Sensitivity Part III: Probability of Detection, The Value and Limitations of Controlled Release Testing, and Why Minimum Detection Limit Is Insufficient
In our previous Detection Sensitivity Part I and Part II articles, we dove into what a detection sensitivity is and why it’s important. Here, we explain more on why a probability of detection (PoD) is a critical component for describing a detection sensitivity, how it’s determined, and how it differs from a minimum detection limit.
The “emission rate detection sensitivity,” or how small of a leak a technology can detect, is perhaps the most important performance metric available to gauge the effectiveness of a methane detection solution. After all, you can’t fix what you don’t detect. And more importantly, you can’t develop a robust strategy for emissions reduction without a comprehensive view of emission sources across an asset portfolio. But specifying, or interpreting, a detection sensitivity isn’t as simple as it sounds!
Here's the problem: Say a technology provider states that their detection sensitivity is 10 kg/hr. If you’re like most people, you’d interpret that to mean that the technology will detect leaks with an emission rate of 10 kg/hr or greater, and miss leaks smaller than 10 kg/hr. Sounds reasonable, right? Unfortunately, describing the ability to detect leaks is not so clear-cut. Here’s why:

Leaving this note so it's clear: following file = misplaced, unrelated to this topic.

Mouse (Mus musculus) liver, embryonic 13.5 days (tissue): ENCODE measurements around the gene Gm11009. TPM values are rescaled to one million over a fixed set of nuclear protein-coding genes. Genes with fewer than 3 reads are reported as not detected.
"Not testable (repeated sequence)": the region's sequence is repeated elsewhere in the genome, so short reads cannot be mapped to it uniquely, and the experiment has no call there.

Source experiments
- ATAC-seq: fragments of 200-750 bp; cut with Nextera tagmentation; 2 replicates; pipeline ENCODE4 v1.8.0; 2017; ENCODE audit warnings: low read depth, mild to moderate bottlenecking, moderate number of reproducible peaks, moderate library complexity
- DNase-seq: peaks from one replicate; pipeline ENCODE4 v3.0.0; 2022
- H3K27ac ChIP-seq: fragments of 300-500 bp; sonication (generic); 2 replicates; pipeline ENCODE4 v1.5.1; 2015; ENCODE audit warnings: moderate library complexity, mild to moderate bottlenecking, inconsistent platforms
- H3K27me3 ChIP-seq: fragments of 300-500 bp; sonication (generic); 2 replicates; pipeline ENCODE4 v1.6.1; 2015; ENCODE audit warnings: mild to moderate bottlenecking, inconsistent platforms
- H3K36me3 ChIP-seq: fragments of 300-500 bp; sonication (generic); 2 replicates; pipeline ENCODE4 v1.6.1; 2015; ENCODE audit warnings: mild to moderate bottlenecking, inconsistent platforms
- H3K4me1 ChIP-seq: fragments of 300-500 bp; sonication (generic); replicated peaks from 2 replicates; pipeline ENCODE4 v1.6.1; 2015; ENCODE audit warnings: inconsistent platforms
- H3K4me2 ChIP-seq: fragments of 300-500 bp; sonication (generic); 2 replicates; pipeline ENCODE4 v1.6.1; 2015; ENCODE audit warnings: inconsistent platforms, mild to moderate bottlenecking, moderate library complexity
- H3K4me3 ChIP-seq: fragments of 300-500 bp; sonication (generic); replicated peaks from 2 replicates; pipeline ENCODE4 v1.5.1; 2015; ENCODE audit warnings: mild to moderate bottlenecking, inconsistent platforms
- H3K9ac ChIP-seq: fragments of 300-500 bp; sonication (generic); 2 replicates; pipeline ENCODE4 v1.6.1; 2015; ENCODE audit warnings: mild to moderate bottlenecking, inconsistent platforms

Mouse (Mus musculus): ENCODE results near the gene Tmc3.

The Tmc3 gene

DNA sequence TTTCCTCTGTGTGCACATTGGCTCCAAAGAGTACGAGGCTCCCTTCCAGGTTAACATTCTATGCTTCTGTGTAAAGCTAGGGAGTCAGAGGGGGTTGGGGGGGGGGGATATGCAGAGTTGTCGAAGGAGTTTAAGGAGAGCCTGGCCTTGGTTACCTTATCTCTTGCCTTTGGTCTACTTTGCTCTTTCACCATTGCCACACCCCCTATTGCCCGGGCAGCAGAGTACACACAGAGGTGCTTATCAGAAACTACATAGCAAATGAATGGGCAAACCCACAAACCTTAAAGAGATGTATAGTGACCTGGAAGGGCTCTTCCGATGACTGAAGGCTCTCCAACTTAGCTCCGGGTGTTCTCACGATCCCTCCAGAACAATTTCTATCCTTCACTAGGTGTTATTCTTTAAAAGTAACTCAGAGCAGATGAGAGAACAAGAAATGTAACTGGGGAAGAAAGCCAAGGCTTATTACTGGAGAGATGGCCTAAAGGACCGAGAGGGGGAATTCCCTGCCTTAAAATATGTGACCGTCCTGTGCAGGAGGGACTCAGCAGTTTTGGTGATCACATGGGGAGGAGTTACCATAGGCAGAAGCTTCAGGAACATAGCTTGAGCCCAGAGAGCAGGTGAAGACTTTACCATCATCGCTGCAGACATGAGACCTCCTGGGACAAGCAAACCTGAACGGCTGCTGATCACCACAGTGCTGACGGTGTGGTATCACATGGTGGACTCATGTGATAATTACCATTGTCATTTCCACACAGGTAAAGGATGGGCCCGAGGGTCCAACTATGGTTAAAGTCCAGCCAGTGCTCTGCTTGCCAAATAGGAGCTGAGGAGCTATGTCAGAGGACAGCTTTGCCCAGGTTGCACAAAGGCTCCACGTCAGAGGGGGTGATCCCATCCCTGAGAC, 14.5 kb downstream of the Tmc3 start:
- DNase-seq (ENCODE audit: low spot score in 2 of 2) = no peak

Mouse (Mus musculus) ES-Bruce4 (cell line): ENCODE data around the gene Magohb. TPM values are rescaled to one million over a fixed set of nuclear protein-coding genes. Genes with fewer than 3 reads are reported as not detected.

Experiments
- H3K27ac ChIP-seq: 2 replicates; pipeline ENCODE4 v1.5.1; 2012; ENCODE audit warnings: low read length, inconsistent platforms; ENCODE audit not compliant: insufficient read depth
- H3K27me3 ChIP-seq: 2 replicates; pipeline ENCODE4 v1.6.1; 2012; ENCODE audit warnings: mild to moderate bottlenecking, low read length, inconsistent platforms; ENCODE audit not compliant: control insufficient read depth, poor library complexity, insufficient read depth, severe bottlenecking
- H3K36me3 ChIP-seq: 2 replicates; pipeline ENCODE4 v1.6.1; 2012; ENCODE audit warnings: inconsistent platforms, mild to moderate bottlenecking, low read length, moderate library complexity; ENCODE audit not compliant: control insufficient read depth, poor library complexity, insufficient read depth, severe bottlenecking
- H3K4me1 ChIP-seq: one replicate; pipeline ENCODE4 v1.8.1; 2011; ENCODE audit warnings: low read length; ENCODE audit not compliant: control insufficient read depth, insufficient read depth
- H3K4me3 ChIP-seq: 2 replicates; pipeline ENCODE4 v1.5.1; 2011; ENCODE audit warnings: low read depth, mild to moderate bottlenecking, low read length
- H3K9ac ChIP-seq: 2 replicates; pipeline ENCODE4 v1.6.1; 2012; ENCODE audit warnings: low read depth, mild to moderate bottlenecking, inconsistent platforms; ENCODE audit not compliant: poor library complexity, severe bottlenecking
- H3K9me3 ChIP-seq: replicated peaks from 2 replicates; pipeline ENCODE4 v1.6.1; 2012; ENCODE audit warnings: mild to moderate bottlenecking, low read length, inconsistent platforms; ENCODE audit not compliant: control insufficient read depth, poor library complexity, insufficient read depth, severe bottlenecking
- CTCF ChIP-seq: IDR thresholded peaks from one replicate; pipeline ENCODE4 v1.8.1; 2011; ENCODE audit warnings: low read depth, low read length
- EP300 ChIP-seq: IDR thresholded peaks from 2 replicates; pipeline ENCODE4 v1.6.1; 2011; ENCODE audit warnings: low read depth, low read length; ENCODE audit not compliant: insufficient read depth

- Leak detection is statistical and probabilistic, so a leak of a given size might be detected on a first scan, yet the same leak could be missed on a second scan. The likelihood of catching (or missing) a leak of a given size is captured by including a PoD in the specification of detection sensitivity.
- Results from controlled release studies are a great first step to assess a technology’s detection sensitivity and PoD, but they are usually only indicative of the technology’s performance under “ideal” conditions. There are many operational and environmental parameters that can cause a technology’s detection sensitivity to be poorer when deployed in the field.
- Sometimes an emission rate, say 10 kg/hr like the example above, is described as a “minimum detection limit,” or MDL. This isn’t a helpful descriptor since the minimum leak size a technology can detect is dependent on operational and environmental conditions, and typically represents an extremely rare event.
Let’s dive into these issues in more detail.
Emission Rate Detection Sensitivity Means Little without a Probability of Detection
Simply stating an emission rate (e.g. 10 kg/hr) is insufficient to specify an emission rate detection sensitivity because detecting leaks is statistical and probabilistic. This means there is a chance that a technology might detect one leak on one scan, and miss a leak of the same size on another scan. We can capture this statistical nature by including a PoD for a given emission rate, stated as a percentage. For an emission rate of 10 kg/hr, there is a huge difference between detecting that leak size 1% of the time (1% PoD) versus 90% of the time (90% PoD).